Care for Grandparents

Adult children have the responsibility of caring for parents and sometimes grandparents.  Caregiving at home is a huge responsibility.  It is both selfless and thoughtful to take on the care of a loved one.  What about when it becomes too much?  What happens when the home health care agency recommends that your loved one seek more comprehensive care?

If your family is considering a facility for your loved one, here are 16 core questions to ask:

  1. What is affordable for your family? Does the facility accept the relative’s health insurance? Has the relative set aside savings for his or her care?
  2. How clean is the facility?
  3. Is there a robust social calendar? Relationships are vital for older adult health and wellness.
  4. Are there opportunities for physical activity?
  5. Is there a shuttle to take your relative to their medical appointments?
  6. What are the staff’s qualifications?
  7. Is the facility certified by the state? Older adult care is highly regulated.
  8. What were the past inspection reports? Cases of elder abuse? Any cleanliness issues? Any physical modifications needed to reduce onsite injuries?
  9. How often do they check on patients? Have there been cases of bed sores? Tough to prove, but important to at least inquire.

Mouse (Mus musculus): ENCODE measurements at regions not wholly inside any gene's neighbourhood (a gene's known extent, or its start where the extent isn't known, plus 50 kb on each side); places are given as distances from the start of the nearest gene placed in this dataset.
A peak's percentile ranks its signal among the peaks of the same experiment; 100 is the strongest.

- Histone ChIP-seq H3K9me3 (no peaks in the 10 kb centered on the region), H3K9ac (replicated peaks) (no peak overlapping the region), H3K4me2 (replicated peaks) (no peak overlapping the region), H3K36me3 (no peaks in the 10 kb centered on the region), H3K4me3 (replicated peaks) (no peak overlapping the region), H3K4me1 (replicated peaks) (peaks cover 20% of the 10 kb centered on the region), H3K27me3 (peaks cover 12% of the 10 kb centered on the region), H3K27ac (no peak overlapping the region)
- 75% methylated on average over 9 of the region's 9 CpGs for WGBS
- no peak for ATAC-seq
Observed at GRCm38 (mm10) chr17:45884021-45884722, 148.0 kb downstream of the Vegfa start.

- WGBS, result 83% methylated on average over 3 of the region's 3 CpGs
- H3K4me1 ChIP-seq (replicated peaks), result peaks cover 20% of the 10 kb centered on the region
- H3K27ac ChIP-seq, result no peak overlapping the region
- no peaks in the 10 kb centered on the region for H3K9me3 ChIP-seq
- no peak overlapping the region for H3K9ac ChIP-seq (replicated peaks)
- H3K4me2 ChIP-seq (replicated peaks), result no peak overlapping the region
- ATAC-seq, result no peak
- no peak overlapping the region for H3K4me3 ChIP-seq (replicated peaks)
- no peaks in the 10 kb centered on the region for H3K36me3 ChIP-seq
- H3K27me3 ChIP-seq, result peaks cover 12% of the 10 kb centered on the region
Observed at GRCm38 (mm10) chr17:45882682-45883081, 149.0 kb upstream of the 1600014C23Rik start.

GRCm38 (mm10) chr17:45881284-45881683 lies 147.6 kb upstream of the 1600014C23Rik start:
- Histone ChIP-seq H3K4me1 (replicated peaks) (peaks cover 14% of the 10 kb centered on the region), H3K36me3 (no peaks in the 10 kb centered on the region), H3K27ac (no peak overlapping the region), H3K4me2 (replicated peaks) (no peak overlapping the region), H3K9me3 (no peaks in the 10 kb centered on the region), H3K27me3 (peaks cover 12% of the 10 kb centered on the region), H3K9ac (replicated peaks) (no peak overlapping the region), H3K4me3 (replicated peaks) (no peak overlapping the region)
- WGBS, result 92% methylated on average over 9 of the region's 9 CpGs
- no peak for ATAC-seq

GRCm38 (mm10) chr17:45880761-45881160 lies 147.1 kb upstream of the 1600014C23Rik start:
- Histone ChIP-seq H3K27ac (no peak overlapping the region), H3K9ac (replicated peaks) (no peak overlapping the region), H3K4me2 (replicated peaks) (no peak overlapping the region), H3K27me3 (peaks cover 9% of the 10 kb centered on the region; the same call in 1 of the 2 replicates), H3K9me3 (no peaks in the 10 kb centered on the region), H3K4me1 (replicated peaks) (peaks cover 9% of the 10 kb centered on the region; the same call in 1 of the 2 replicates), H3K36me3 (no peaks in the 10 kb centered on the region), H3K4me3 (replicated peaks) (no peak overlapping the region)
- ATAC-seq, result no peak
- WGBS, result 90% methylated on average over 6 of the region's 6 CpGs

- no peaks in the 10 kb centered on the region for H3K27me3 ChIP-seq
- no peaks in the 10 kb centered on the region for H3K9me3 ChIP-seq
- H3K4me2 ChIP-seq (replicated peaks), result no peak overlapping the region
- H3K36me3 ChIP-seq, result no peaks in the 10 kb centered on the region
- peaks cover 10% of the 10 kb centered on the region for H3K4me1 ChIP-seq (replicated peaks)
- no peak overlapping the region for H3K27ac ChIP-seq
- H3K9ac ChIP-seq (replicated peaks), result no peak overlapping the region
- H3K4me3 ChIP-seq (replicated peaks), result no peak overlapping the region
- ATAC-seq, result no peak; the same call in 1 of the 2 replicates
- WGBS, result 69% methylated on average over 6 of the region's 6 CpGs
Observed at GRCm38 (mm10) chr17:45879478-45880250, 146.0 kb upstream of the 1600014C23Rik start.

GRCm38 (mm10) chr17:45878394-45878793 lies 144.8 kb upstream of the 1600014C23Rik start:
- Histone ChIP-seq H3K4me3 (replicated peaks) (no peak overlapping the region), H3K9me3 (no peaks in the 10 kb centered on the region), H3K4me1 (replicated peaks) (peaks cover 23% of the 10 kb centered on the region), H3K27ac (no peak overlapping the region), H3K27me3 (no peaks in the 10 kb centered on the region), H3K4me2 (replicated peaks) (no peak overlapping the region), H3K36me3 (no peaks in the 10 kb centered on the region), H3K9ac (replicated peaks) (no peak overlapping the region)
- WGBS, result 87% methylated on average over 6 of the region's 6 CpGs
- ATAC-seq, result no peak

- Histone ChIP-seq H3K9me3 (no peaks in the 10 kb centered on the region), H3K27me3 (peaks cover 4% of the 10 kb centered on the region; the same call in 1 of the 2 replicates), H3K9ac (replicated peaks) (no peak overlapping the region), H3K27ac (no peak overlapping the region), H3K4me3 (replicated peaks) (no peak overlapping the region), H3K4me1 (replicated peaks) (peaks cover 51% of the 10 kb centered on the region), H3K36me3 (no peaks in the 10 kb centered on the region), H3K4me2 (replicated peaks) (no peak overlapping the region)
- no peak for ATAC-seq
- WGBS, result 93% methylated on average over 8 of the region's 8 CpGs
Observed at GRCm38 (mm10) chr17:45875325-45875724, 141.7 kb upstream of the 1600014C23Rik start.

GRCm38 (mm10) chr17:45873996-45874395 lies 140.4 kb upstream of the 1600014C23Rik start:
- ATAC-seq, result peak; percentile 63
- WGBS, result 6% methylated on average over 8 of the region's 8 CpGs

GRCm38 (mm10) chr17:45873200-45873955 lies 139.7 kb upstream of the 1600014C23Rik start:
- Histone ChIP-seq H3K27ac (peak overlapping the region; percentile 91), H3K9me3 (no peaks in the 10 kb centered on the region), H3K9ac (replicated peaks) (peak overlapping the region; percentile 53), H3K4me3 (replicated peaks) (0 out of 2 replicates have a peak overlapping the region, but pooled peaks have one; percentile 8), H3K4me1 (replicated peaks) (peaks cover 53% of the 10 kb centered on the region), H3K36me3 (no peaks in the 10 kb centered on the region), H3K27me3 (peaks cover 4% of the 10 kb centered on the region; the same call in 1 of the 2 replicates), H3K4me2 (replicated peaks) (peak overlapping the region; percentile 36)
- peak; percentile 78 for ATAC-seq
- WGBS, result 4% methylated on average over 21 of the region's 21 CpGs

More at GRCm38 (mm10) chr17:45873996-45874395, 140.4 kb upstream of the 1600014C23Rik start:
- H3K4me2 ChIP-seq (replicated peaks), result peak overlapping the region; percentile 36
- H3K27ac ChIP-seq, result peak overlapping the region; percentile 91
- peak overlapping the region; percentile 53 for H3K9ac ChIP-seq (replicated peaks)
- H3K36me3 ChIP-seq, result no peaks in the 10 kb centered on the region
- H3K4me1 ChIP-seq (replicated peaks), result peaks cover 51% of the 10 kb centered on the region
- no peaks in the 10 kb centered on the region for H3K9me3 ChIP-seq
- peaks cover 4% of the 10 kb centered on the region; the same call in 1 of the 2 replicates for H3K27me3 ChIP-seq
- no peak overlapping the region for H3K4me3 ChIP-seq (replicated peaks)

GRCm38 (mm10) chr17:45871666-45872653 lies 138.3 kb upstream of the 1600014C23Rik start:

10. Does the care align with the relative’s needs? Some patients that can’t take care of themselves do not require actual clinical assistance. Ensure you’re not paying for more services than needed.
  11. If medical care is needed, does the facility offer the specialized care required?
  12. Are there nurse call buttons in cases where resident rooms are independent and remote?
  13. What’s the daily menu for patients/residents?
  14. Do the current residents or patients seem satisfied and happy. Is it a bright and well lit environment?
  15. How does the facility tailor care based on the resident’s or patients mobility?
  16. Is there daily time outside? Fresh air and sun promote good health.
We must plan ahead and consider questions to ask the nursing home or assisted living facility to make sure they are well taken care of if they cannot take care of themselves.